Albert William PITCHER

[Pitcher headstone Botley Adrian Colbrook]

Albert and Emily Pitcher's gravestone in Botley Cemetery, West Oxford; image courtesy of Adrian Colbrook.

Albert Pitcher was born in Melbury Osmond, Dorset, in 1867, the second son of a farmer, Sedwin Pitcher, and his wife Emily. Albert married Emily Andrews (who had been born in Meare, Somerset, in 1876) in Cardiff in April 1900, when he was 32 and she was 24. By 1901 the couple were living in Oxford at 15 Marlborough Road in Grandpont. Albert was a carpet planner and later an upholsterer. By 1913 they had seven sons: Henry (born March 1901), Albert (April 1902), Thomas (April 1904), Francis (April 1906), Reginald (November 1907), Harold (May 1910), and Ronald (July 1913).

Albert was 48 when he enlisted on 13 August 1915, as a Driver with the Army Service Corps, service no. SS/14631. He was immediately transferred to the 18th Company of the Labour Corps, service no. 310712. He served at Gallipoli, Mudros and Egypt for seven months and then spent over two years in France. His army records show that he suffered from a shortness of breath, which worsened over time, and from a dilated heart. He was sent to hospital in Bradford on 7 October 1918 and was then transferred to Oxford.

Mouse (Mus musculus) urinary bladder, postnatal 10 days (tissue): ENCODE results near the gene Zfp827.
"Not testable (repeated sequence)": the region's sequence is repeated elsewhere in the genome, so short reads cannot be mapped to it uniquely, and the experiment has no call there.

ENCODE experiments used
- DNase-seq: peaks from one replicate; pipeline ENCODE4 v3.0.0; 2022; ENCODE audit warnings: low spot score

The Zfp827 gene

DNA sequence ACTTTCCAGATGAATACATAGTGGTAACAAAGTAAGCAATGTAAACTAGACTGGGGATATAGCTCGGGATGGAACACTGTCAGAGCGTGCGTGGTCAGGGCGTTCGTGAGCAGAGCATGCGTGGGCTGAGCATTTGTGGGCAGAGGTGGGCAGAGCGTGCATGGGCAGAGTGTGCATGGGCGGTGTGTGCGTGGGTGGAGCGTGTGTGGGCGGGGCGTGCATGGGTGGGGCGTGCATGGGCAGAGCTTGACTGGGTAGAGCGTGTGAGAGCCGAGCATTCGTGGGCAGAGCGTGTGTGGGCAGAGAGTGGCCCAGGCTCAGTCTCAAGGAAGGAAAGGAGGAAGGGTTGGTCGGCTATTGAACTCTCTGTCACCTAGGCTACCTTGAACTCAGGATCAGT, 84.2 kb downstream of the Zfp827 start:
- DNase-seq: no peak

Albert died on 24 September 1919, aged 52, in Oxford, and is buried at Botley Cemetery. Botley is one of several cemeteries which were established in Oxford in the mid 19th century (following the Burial Acts). During the First World War it was used as a burial place for soldiers who died in Oxford, mainly at hospitals that made up the Third Southern General Military Hospital. This occupied the Examination Schools on the High Street (mainly for the walking wounded), the Town Hall (particularly for malaria patients), the Cowley Road Workhouse, part of the Littlemore Pauper Lunatic Asylum (for victims of shell shock) and several colleges. There are 742 war burials at Botley, 156 of them Commonwealth War Graves from the First World War.

Albert's widow Emily died on 20 October 1925, aged 49, when her sons ranged in age from 24 to 12. She is buried with her husband at Botley Cemetery.

With thanks to Barry Burnham for additional research.

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